4 And the priest answered David and said, “There is no common bread on hand; but there is holy bread, if the young men have at least kept themselves from women.”
5 Then David answered the priest, and said to him, “Truly, women have been kept from us about three days since I came out. And the vessels of the young men are holy, and the bread is in effect common, even though it was consecrated in the vessel this day.”
6 So the priest gave him holy bread; for there was no bread there but the showbread which had been taken from before the Lord, in order to put hot bread in its place on the day when it was taken away. 1 Samuel 21:2-6
Only by a stretch of the law given here in Leviticus could this have come about. It says that the bread was only to be eaten by the priests, and only in a holy place, but the bread was given to David, and he took it with him. And yet Jesus cited this exact account in Matthew 12 indicating that the request of David, and the decision of the priests, was not unacceptable. The need of the man outweighed the precept of the law.
*9 (fin) for it is most holy to him from the offerings of the Lord made by fire, by a perpetual statute.”
The bread offering was considered most holy, and therefore it was only to be eaten by males, and only in the sanctuary. Anything deemed most holy is, in itself, a picture of Christ. The bread reflects those in Christ, and thus those considered holy to the Lord. Therefore, it was restricted to the priests alone for consumption. The words, “offerings of the Lord made by fire” is speaking of the incense, not the bread.
The incense, being connected to the Lord, was burnt on the altar, while the bread was eaten by the priests. The symbolism is that of Christ being offered up to God, and the people being acceptable to God because of Christ’s mediation.
Each thing is logically presented to show us both the Person and work of Christ, and the acceptability of those in Christ to God. What is implied here, and what is stated explicitly elsewhere, is that only those who are in Christ are acceptable to God. Even the Jews, the people of God’s choosing, who do not receive Jesus, are as branches broken off. And those Gentiles who are not of the nation of Israel, are grafted into the people of God because of faith in Christ.
In the end, all matters between God and the people of the world come down to one issue alone, do you have faith in Christ Jesus, or do you not. The difference is eternal in scope. If you have never made a commitment to Christ, who has done all of the work necessary to restore us to a right relationship with God, today would be a good day for you to do so.
Closing Verse: But I am like a green olive tree in the house of God;
I trust in the mercy of God forever and ever.
9 I will praise You forever,
Because You have done it;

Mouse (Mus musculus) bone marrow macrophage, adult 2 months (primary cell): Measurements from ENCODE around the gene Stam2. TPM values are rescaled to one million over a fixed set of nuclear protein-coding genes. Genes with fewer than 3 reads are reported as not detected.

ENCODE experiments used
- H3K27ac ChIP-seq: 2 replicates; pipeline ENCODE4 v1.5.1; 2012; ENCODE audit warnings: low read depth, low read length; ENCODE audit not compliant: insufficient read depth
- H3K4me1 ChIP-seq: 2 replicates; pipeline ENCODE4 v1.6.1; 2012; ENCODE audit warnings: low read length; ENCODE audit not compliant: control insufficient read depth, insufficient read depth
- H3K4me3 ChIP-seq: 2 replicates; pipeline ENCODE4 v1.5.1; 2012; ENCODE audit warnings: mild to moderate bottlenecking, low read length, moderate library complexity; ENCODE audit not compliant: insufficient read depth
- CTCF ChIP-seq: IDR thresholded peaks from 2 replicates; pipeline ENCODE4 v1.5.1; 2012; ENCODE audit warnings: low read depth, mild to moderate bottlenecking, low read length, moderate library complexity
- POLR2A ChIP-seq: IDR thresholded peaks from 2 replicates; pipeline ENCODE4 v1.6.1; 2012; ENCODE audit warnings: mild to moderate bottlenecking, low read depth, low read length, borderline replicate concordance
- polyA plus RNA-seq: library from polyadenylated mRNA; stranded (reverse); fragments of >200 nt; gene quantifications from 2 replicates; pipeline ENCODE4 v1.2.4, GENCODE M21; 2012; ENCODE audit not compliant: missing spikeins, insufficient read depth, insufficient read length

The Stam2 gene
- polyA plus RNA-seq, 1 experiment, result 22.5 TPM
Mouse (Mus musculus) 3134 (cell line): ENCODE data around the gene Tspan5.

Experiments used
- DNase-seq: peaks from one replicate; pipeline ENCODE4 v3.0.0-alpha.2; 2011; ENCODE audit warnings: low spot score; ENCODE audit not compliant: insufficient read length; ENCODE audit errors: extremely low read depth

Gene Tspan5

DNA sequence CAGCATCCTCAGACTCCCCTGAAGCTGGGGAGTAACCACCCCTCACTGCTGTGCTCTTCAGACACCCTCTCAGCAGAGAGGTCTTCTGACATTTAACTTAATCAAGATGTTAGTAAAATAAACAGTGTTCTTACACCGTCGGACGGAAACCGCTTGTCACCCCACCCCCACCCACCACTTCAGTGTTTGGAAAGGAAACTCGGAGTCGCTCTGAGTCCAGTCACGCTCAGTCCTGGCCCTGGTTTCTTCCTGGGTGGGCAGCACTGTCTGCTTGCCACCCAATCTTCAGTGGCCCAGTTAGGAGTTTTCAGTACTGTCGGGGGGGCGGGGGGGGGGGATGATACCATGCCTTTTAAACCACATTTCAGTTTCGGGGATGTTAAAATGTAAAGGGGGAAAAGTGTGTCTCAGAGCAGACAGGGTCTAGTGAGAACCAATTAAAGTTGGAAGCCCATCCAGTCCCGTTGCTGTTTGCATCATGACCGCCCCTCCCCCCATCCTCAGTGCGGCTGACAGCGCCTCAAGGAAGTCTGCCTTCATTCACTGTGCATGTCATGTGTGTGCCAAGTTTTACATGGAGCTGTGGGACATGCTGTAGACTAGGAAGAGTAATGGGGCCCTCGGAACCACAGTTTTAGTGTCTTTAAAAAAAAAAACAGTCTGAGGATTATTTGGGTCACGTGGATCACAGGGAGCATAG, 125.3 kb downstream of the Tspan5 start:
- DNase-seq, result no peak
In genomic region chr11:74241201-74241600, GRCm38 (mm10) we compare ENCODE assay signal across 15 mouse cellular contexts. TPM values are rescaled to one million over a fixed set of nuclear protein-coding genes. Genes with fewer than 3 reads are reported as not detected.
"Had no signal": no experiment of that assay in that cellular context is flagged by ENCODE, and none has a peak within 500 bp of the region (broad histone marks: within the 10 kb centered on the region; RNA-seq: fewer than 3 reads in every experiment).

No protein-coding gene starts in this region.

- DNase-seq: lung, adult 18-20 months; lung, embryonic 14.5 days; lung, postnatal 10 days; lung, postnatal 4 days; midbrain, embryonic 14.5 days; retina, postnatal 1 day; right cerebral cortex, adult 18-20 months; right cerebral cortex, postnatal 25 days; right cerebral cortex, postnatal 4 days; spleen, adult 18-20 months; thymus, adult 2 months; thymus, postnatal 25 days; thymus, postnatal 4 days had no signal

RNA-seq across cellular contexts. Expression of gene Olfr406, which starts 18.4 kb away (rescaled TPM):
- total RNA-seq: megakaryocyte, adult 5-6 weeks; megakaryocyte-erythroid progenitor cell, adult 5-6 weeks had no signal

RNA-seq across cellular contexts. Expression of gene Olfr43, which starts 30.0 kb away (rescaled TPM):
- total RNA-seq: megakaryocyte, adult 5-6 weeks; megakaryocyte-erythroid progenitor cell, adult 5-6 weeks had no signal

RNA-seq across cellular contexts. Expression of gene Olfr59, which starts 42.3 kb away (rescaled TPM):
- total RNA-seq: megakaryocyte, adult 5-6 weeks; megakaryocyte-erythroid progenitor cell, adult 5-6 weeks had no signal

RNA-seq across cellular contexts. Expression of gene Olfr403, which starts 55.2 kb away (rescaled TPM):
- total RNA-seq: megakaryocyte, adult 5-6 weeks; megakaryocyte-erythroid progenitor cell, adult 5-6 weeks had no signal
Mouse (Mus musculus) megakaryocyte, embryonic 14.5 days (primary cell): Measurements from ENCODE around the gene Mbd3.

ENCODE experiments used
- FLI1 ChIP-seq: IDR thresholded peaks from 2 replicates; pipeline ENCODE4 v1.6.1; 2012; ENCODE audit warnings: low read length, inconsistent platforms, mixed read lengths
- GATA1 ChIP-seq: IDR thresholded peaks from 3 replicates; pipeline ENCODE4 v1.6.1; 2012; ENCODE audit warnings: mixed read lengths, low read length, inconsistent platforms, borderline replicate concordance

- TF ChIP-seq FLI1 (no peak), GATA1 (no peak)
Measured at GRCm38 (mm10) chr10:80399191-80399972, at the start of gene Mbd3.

And in the presence of Your saints
I will wait on Your name, for it is good. Psalm 52:8, 9
Next Week: Leviticus 24:10-23 What will you pay with? Dollars and Cents? (Recompense for an Offense) (44th Leviticus Sermon)
The Lord has you exactly where He wants you. He has a good plan and purpose for you. Even if you have a lifetime of sin heaped up behind you, He can wash it away and purify you completely and wholly. So follow Him and trust Him and He will do marvelous things for you and through you.
Oil and Bread
Then the Lord spoke to Moses, saying:
These are the words He was then relaying
“Command the children of Israel
That they bring to you pure oil, so shall it be
Of pressed olives for the light
To make the lamps burn continually
Outside the veil of the Testimony, in the tabernacle of meeting
Aaron shall be in charge of it – this endeavor
From evening until morning before the Lord continually
It shall be a statute in your generations forever
He shall be in charge of the lamps, so shall it be
On the pure gold lampstand before the Lord continually
“And you shall take fine flour
And bake twelve cakes with it
Two-tenths of an ephah shall be in each cake
So you shall do, as to you I submit
You shall set them in two rows, six in a row
On the pure gold table before the Lord is where they shall go
And you shall put pure frankincense on each row
That it may be for a memorial on the bread
An offering made by fire to the Lord
It shall be accomplished as I have said
Every Sabbath he shall set it in order
Continually before the Lord
Being taken from the children of Israel
By an everlasting covenant, according to My word
And it shall be for Aaron and his sons
And they shall eat it in a holy place
For it is most holy to him from the offerings of the Lord made by fire
By a perpetual statute; such shall be the case
Wonderful pictures of Christ and His work for us
Are revealed in the holy oil and holy bread of Israel
Every word shows us more hints of Jesus
And of His marvelous works each does tell
Thank You, O God, for such a wonderful word
Thank You for the mysteries which are hidden there
Each that we pull out speaks of Jesus our Lord
Thank you that in His goodness we too can share
For all eternity we shall sing to You our praise
Yes, from this time forth and for eternal days
Hallelujah and Amen…